Supporting module choices through the VLE


The School of Politics, Economics & Philosophy (or PEP as it is known at York) requires incoming undergraduate students to pick the modules they are wanting to take for the first year before they arrive at university. They need to understand important information about their degree structure and how choosing some modules may preclude them from taking other modules further down the line. The department chose to utilise a number of the VLE’s tools, such as wikis, blogs and the quiz tool, to facilitate the module choice process. 

Keywords: course planning, module choices, wikis, blogs, quiz, transition

Aims and Objectives

Incoming students to the School are required to make important decisions about the modules that they will take prior to arrival at the University. It is essential that students understand their degree structures and the implications of the choices they will make, not least because some choices made now will preclude them from other options later on.

It was hoped that presenting the options and the mode of making selections through the VLE would help in a number of ways:

  • Provide clear outlines of modules, implications of choices and how modules fit into degree structures.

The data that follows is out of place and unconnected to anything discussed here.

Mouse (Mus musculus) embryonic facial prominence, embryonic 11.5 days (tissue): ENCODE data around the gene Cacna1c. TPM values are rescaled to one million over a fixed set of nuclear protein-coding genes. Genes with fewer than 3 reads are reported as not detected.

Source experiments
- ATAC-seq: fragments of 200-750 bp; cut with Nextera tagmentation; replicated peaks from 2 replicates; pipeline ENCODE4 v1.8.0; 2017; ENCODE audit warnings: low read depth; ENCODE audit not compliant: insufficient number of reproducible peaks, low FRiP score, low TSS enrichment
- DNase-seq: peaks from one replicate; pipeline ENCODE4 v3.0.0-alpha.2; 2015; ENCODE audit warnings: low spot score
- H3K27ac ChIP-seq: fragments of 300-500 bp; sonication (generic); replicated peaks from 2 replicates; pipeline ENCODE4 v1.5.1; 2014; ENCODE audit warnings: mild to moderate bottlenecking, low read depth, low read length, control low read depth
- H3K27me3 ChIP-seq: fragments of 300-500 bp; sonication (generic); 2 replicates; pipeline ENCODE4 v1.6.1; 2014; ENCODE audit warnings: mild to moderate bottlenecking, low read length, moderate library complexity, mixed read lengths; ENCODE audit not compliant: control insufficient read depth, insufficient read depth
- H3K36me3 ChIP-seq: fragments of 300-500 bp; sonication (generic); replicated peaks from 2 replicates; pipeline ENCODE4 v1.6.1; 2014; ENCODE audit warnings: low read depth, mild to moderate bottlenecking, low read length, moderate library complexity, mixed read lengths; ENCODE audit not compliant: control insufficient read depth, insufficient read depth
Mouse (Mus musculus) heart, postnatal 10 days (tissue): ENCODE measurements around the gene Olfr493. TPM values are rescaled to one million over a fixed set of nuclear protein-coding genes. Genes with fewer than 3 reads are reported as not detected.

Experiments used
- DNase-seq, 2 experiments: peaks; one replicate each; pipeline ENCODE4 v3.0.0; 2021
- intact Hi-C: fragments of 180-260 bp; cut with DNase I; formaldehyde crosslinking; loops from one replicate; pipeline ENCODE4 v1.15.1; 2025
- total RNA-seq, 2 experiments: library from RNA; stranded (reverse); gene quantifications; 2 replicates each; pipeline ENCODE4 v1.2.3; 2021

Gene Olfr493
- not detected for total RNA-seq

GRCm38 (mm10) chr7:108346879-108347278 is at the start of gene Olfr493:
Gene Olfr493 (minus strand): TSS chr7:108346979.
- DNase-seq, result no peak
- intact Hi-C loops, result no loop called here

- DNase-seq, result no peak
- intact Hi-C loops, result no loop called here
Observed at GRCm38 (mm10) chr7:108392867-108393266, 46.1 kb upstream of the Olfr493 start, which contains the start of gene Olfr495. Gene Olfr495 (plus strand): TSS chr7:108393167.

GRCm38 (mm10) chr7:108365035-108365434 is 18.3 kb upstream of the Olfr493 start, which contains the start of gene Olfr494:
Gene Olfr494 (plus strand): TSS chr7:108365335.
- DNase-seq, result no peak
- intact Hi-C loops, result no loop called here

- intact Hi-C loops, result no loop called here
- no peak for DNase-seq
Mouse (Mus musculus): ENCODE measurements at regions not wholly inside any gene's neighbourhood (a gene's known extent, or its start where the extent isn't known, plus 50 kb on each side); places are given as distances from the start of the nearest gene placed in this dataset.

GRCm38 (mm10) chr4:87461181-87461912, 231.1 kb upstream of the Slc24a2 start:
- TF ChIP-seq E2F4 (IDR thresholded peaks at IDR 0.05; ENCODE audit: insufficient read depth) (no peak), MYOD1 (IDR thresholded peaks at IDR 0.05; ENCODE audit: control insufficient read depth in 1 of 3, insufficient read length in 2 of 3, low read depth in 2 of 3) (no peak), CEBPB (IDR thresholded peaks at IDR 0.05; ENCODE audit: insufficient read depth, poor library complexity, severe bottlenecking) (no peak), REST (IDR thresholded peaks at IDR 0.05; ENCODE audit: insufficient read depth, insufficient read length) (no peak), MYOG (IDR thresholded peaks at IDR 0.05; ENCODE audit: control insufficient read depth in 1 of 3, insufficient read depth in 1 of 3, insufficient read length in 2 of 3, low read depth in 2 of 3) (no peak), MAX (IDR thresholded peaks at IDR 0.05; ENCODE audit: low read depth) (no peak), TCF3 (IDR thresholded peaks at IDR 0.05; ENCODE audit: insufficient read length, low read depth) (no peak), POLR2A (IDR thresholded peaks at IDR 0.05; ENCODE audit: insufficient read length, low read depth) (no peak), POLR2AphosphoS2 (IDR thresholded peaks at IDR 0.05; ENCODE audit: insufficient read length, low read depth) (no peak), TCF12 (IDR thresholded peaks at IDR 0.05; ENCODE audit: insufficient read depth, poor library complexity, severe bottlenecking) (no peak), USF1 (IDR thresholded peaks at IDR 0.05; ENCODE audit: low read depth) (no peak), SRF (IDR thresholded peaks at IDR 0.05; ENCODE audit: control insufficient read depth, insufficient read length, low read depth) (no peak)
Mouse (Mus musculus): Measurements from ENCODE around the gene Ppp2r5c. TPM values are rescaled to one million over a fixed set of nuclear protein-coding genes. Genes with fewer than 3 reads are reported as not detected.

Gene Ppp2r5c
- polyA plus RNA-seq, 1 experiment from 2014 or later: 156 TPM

• Allow incoming students to communicate with current students and staff to address any areas of confusion or get an “insider’s view” to support their module choices.
  • Provide an easy and convenient system for submitting and collecting students module choices that would make life easier for students and admin staff.
  • Drive traffic to other areas of the department’s “Welcome” site to help prepare incoming students.


The VLE was used to help students decide on their preferred modules and collect their choices in four main, interlinked ways:

  1. Explicit instructions for students outlining what they needed to do and by when.
  2. A wiki providing details on degree structures and full module descriptors (also downloadable). The wiki allowed students to see the links between various pathways and modules and outlined some of the main points to consider with the available options (eg how their choices now might influence later Postgraduate study).
  3. A blog allowing students making their choices to ask clarification questions of current students and staff.